Continuing with my community gust blogger theme... I asked Brian Bourne from TASK and CMS Consulting to let you all know about the meeting on Wednesday (see www.task.to/eventss/upcoming.php) for details.

 

Defcon Review

 

Just by quick introduction, I’m a long time techie and now run a Microsoft-Triple Gold Certified partner company by the name of CMS Consulting Inc.  We’ve got some of the best Microsoft infrastructure and security guys in the business working here, and provide customers with subject matter expertise before they embark on things like Active Directory or Exchange migrations, SMS or MOM projects, security efforts, etc.

 

For those not “in the know”, Defcon’s claim is that they are the “largest underground hacking event in the world”.  The event is run by the same organizer who runs the much more formal BlackHat event so well covered by the press this year for the Cisco/ISS/Mike Lynn story. 

 

So why is Defcon a significant event?  And why would a company like CMS send 10 consultants?  Let me answer.  There are two reasons to go to Defcon.  First, to learn more about all the new attacks that are available to the hacker community that everyone is aware of, and secondly, to learn about all the new attacks that exist but aren’t yet being talked about!  For any company that claims to have an expertise in security, Defcon is a must attend event.  It allows us as consultants to come back with new defense strategies for our customers and at minimum, it gives us some focused time to really understand the under-pinning of various technologies and how the underground commuting is exploiting them.

 

This year was really no exception.  The event ran with the usual amount of chaos and disorganization, a big percentage of presentations were either old news, or badly put together.  But the presentations that were at hit, were truly a hit.  One particular presentation to receive a lot of press was the presentation by Adam Laurie (aka Major Malfunction).  He presented his research with infrared hacking.  Particularly hacking hotel TV systems.  Turns out that the only security feature preventing you from seeing your neighbour’s hotel bill, and ordering pay-per-view on your neighbour’s hotel bill is the room number assigned to the TV.  Also turns out that he’s figured out how to use his laptop to send the required infrared signals to get into the TV setup.  This is a great example of a presentation that every layman can understand – however there were many other, very deeply technical “hit” presentations also.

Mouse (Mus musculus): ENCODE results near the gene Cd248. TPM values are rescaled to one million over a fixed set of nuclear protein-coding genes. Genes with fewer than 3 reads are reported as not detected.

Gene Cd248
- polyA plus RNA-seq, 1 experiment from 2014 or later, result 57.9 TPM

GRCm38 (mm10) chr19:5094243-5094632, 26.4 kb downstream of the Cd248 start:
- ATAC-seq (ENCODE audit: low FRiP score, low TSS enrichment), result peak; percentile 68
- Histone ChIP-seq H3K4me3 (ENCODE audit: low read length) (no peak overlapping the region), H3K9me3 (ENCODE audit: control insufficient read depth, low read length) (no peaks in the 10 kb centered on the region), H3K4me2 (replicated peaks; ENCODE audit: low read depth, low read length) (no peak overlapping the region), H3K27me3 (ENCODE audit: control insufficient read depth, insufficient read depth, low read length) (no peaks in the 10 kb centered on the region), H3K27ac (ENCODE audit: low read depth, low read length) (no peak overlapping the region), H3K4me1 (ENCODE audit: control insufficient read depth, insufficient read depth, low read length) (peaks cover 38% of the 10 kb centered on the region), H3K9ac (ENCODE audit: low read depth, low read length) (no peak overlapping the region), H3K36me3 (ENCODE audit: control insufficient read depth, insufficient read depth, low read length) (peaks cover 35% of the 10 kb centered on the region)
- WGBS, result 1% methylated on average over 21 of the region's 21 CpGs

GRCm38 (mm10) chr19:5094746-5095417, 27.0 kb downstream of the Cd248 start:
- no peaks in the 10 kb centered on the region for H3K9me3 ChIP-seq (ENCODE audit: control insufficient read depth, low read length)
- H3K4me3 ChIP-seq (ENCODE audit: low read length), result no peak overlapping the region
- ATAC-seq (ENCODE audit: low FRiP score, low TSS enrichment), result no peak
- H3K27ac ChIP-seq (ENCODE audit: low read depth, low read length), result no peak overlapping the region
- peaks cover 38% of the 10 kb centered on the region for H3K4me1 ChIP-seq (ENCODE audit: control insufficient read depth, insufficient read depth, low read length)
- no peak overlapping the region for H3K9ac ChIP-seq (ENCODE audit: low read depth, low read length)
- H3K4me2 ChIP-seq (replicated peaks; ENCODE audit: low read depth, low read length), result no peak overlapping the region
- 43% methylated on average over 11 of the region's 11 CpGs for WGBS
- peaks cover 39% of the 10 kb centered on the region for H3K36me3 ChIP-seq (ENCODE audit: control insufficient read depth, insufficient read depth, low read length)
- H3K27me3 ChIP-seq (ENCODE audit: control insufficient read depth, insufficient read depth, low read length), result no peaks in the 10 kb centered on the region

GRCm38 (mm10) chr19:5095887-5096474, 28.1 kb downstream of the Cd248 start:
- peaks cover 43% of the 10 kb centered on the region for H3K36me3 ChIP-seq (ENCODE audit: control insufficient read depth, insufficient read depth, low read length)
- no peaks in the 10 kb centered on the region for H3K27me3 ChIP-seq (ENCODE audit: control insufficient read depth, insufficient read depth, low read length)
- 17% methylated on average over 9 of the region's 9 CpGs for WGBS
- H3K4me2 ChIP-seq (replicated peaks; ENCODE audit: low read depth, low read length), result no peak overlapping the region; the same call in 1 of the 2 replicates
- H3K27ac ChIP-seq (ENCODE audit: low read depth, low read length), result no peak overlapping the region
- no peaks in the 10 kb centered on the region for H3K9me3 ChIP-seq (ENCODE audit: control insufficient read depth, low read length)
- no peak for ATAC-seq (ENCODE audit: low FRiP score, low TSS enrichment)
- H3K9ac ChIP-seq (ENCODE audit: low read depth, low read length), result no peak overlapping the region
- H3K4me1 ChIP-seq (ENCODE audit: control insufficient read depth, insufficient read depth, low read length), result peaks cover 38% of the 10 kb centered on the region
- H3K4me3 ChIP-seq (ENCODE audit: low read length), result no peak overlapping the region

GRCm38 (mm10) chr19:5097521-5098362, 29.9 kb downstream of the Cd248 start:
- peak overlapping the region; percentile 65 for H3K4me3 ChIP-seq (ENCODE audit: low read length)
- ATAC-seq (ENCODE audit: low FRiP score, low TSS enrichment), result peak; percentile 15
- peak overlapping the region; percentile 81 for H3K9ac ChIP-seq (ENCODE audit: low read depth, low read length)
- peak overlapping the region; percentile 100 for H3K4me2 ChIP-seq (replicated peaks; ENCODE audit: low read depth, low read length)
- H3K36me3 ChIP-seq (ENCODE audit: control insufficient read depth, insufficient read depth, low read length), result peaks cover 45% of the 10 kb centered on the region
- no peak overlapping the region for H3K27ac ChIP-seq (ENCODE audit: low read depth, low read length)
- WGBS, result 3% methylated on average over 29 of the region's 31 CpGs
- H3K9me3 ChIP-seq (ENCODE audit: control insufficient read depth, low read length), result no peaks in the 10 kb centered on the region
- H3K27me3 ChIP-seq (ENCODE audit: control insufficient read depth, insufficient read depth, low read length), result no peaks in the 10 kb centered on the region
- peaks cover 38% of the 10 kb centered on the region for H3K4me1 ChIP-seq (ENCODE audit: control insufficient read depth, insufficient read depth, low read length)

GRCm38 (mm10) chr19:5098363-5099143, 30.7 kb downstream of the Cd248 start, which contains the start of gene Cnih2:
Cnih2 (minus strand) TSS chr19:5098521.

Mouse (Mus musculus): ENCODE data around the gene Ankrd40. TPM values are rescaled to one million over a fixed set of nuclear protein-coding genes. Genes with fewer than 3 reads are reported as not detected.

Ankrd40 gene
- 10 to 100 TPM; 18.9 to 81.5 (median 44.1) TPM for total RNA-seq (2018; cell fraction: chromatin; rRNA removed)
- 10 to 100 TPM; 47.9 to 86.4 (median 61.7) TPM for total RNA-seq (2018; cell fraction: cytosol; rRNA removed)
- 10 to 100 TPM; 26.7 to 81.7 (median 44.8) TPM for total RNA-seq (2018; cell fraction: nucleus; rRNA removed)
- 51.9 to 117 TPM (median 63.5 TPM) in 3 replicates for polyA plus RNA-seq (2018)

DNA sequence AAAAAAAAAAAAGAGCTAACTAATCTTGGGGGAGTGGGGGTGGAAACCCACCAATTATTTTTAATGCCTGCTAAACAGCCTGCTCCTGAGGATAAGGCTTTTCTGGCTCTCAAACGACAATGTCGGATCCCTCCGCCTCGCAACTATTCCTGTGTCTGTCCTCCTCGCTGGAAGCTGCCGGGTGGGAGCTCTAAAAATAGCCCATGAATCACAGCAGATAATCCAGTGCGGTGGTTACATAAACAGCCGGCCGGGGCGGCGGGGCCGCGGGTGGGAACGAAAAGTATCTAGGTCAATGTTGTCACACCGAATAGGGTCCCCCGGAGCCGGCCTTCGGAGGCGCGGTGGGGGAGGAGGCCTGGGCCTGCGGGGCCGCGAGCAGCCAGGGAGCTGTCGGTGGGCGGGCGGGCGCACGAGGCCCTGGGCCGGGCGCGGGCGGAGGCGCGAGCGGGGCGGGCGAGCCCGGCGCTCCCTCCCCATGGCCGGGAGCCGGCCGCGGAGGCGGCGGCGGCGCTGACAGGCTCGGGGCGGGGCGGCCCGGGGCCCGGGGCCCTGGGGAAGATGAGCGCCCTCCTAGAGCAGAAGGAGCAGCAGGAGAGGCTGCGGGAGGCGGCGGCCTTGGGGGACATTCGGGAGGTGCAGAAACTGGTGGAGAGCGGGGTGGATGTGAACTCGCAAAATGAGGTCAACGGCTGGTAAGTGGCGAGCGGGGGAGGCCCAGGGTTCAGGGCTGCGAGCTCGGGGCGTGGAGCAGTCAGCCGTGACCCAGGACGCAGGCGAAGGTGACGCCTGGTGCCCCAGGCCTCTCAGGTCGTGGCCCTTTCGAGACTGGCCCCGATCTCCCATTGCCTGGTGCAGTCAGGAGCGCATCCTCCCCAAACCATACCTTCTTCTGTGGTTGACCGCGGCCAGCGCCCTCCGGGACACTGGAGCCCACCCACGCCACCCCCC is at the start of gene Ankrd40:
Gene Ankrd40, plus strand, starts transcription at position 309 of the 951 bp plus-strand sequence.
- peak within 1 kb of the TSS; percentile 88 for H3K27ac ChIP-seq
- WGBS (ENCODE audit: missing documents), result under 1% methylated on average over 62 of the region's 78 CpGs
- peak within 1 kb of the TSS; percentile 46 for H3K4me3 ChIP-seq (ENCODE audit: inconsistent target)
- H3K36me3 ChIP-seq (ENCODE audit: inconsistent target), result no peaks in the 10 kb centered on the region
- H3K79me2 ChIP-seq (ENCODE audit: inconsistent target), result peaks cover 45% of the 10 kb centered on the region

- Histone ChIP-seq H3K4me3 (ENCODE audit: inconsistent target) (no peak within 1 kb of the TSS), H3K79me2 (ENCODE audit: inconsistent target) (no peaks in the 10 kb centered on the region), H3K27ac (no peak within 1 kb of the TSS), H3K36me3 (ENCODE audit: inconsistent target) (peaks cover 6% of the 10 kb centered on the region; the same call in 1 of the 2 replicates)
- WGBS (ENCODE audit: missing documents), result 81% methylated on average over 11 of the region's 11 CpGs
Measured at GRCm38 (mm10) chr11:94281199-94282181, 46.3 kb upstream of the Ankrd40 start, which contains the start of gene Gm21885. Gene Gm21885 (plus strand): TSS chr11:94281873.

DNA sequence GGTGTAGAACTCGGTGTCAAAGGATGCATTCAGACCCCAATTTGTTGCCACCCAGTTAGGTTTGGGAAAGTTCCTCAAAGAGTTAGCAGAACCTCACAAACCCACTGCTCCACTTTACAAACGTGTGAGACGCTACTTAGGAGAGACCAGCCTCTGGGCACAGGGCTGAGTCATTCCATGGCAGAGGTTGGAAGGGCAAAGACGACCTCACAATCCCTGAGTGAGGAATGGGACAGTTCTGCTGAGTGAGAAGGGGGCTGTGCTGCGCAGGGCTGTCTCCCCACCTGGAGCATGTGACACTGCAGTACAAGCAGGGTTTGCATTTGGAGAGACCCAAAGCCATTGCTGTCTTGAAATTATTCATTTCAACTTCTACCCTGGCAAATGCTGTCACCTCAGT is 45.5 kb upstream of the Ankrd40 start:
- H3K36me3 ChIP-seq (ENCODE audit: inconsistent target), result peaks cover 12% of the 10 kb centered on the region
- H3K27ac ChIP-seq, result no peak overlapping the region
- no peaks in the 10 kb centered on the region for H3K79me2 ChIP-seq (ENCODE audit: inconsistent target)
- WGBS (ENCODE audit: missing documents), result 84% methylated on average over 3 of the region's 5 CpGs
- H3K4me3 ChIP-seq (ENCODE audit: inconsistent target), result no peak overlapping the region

Exploits and attacks presented showed no prejudice and favoured no particular vendor or operating system.  Everything was under attack, from everyday devices like locks, cell phones and hotel TV’s to the more traditional application and operating system attacks.  Possibly the best example of everything being under attack, is the Shmoo group release of a number of attacks against actual hacker tools, the effort is being dubbed by the group “PotKettle Industries” (introducing pot to kettle).

 

Truth be told, some organizations need to be very afraid, and others have nothing to worry about.  Most of these attacks are easily thwarted by what is becoming standard practice for that cliché line “defense in depth”.  Those that need to be afraid are those organizations that turn a blind eye until something happens – those without any patch management strategy (for all devices, not just Windows boxes), and those without any layered defense.  Any company that says “but we already have a firewall” is probably already “0wn3d”.  What so many people continue to forget, is that most attackers go out of their way to “own” your systems without being detected.  So if you are waiting for some big event to happen before you act, it may have happened already.

 

If you didn’t get a chance to go to Defcon, we’ll be reviewing some of the highlights of the best presentations and news at the upcoming TASK event.  We meet every month to talk about various security topics and “what’s new” in the world of IT security

 

Some of the highlights to be talked about include creation of MD5 collisions, WPA attacks, Google hacking updates, new tool releases, infrared hacking and much more.

 

For more topics click here (www.task.to/events/upcoming.php). 

 

If you don’t get a chance to come out to the TASK event, just pop by the TASK forums www.task.to/forum.